When running a big race, I always perform best when I’m relaxed. It’s important to remember that race day is an accumulation of all your hard work and preparation. The race will be difficult, but try to embrace the pain and focus on crossing the finish line and celebrating after the race.
With each marathon, I’ve learned tips to help me be as prepared as possible to run. Here are my top learnings.
One month before the race:
- Study the course map, make sure there are no surprises on race day.
- Start modifying any HIIT workouts to combat muscular soreness from higher running mileage.
Two weeks before the race:
- Eliminate potentially risky movements at the gym such as box jumps, rope climbs, heavy Olympic style lifts or sprint workouts.
- Tone down the intensity of gym workouts.
- Start slow regular integration of whole grain carbohydrates into your diet.
- Focus on keeping muscles fresh.
- Eat a bland diet and avoid highly fibrous vegetables. I avoid eating out and stick to foods like grilled chicken, white rice and steamed baby spinach.
- Avoid getting sick. Continually wash hands, use hand sanitizer and avoid sharing drinks. I give fist bumps instead of handshakes.
- Switch to all running based workouts. The week of the race I’ll do two runs. I avoid HITT training and hot yoga. My last run will be Thursday before the race. When the race starts, I want to be ready to go.
- Get a massage to relax. Avoid deep tissue and schedule the massage at least 48 – 72 hours in advance. Confirm plans with your support team. Find out what mile markers they will be at along the race.
48 hours before the race:
- Incorporate a last light run. For a marathon, I aim for a 45-minute jog.
- Finalize your running playlist and download podcasts if you plan to listen to music.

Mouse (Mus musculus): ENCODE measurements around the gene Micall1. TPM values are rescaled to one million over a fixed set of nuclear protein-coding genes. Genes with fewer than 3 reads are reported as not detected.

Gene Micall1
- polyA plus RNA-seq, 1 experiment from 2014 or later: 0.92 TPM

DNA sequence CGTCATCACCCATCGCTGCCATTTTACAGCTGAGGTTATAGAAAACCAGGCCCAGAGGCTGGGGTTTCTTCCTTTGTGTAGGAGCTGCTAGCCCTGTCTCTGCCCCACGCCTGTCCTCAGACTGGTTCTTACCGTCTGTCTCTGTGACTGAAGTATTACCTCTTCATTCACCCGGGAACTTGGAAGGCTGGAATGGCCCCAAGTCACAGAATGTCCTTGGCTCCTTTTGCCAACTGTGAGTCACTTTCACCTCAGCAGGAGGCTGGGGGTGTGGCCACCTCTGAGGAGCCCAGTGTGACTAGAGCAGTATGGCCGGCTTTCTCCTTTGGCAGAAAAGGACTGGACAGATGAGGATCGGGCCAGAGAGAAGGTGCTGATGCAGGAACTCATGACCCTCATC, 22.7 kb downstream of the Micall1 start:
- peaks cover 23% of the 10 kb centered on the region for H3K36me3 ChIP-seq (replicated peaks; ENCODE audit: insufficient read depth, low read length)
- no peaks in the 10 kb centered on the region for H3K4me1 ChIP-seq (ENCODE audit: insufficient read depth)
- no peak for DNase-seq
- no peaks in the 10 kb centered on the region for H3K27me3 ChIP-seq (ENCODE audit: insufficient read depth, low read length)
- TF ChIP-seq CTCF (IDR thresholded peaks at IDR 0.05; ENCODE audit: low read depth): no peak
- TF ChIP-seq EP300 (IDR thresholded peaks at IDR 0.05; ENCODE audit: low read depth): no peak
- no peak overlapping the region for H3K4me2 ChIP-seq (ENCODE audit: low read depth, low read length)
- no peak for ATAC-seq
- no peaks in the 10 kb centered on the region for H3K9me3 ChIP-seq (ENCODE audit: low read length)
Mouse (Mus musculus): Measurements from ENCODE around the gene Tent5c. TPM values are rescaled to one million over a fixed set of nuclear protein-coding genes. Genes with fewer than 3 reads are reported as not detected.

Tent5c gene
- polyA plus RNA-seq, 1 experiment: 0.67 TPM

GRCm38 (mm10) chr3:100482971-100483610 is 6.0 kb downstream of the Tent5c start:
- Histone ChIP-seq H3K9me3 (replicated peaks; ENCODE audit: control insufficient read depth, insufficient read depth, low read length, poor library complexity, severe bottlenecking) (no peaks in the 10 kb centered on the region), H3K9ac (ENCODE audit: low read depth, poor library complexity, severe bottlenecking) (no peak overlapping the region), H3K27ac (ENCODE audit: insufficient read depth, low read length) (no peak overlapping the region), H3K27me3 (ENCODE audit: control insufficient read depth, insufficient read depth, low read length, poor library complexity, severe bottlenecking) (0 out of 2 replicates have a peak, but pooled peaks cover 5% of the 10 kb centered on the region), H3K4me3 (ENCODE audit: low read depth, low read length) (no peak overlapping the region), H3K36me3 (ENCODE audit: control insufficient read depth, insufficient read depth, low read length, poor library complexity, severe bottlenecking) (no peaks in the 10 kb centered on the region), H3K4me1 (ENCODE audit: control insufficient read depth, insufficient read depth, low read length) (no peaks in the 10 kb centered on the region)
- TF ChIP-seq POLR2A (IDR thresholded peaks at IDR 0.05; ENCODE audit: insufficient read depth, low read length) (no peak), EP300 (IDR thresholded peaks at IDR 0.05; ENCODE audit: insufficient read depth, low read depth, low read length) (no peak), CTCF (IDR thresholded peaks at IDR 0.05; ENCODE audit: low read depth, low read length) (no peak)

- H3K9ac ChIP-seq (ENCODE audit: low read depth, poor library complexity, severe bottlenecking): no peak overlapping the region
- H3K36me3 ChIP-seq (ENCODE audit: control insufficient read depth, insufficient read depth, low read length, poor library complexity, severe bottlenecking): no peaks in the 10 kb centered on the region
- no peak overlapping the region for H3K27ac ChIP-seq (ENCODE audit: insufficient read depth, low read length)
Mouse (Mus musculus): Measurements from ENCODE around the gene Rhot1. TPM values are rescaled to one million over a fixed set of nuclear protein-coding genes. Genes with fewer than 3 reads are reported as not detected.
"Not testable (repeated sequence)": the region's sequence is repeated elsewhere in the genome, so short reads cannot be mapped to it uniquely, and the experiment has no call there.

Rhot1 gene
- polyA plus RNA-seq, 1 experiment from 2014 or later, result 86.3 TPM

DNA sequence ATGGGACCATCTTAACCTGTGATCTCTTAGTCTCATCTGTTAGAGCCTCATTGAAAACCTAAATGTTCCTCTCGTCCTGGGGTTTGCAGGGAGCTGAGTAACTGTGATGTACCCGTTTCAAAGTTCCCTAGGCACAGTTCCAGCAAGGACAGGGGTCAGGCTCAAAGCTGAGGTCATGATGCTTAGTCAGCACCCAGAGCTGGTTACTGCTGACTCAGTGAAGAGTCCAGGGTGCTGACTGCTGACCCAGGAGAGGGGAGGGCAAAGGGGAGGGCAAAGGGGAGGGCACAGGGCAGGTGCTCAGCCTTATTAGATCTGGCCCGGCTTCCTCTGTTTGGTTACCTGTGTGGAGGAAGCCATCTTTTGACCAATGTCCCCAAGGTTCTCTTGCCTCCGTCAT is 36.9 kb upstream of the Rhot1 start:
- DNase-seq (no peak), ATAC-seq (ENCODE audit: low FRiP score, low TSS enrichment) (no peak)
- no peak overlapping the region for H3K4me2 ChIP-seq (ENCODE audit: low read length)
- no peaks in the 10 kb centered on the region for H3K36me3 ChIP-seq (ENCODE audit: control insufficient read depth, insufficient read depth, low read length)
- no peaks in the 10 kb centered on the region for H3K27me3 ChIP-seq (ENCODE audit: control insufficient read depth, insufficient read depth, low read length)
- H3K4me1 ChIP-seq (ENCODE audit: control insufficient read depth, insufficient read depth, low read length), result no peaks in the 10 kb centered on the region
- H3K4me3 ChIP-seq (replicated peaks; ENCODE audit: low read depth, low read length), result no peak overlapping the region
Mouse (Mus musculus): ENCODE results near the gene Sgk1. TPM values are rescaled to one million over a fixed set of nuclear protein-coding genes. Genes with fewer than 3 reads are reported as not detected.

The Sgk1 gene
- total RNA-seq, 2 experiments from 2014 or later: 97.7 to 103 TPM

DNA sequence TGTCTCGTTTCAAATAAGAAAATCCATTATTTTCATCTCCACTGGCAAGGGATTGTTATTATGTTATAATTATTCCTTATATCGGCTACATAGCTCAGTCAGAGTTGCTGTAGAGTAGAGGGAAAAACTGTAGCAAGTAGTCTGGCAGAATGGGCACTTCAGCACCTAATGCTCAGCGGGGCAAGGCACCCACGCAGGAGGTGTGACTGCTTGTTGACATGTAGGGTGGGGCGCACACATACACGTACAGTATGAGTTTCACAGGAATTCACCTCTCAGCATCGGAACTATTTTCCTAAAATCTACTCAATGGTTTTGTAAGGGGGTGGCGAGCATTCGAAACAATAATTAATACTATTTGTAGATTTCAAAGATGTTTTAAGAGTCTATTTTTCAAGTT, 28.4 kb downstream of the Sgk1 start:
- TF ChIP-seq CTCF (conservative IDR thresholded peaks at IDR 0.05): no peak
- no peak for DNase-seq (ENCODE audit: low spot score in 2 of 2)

- Drink water, water and more water.
- Look at the weather forecast and prepare for any outfit corrections.
- Become a robot; do not change anything from your normal routine.
24 hours before the race: Race Morning Prep
- Pick up your race packet. I always try to thank sponsors but avoid lingering too long at the expo.
- Mentally prepare for the race. Imagine yourself finishing the marathon with big smiles. The last miles will be difficult, so prepare for it, embrace it.
- Layout your outfit, shoes, socks, skin glide and fuel. Pin your bib to your shirt. Charge your iPod and have your headphones ready.
- Have your car keys ready to go and a plan for parking.
- Plan breakfast. I typically eat an egg, oatmeal and two cups of black coffee.
- Go to bed early, you may have trouble sleeping well.
Race Day - Minimize Stress
- Wake up early and eat breakfast. I aim to eat two hours before the race.
- Get to the start early. I try to arrive 45 minutes early, leaving plenty of time in case of traffic.
- Walk when you arrive. For me, I find it’s helpful to keep my mind at peace. New runners often want to chat before a race, which I attribute to nervous energy. I try to avoid that.
- Have a plan for meeting friends and family after the race.
After the race, celebrate your accomplishment but plan on going to bed early. You may find yourself more mentally then actually physically fatigued that evening. Drink lots of water. I find wearing compression socks to bed helps reduce leg soreness.
The following day, celebrate and take some time to reflect on your accomplishment. It’s also helpful to get up and move, so take an easy walk or a bike ride to speed recovery. Personally, I’ll also be having an extra serving of pancakes while debuting my new medal.
Good luck runners!
Aaron Hewitt PA-C is a physician assistant with the OrthoCarolina Sports Medicine Center. He is a former assistant athletic trainer with the Minnesota Vikings (NFL) and is an orthopedic provider for UNC-Charlotte and Myers Park High School. He also is a physician assistant manager for OrthoCarolina's PA department and a clinical and surgical preceptor for Physician and Physician Assistant Students. In his free time, Aaron is an avid marathoner, CrossFitter, and yogi and serves as an ambassador for lululemon®.
Leave a Comment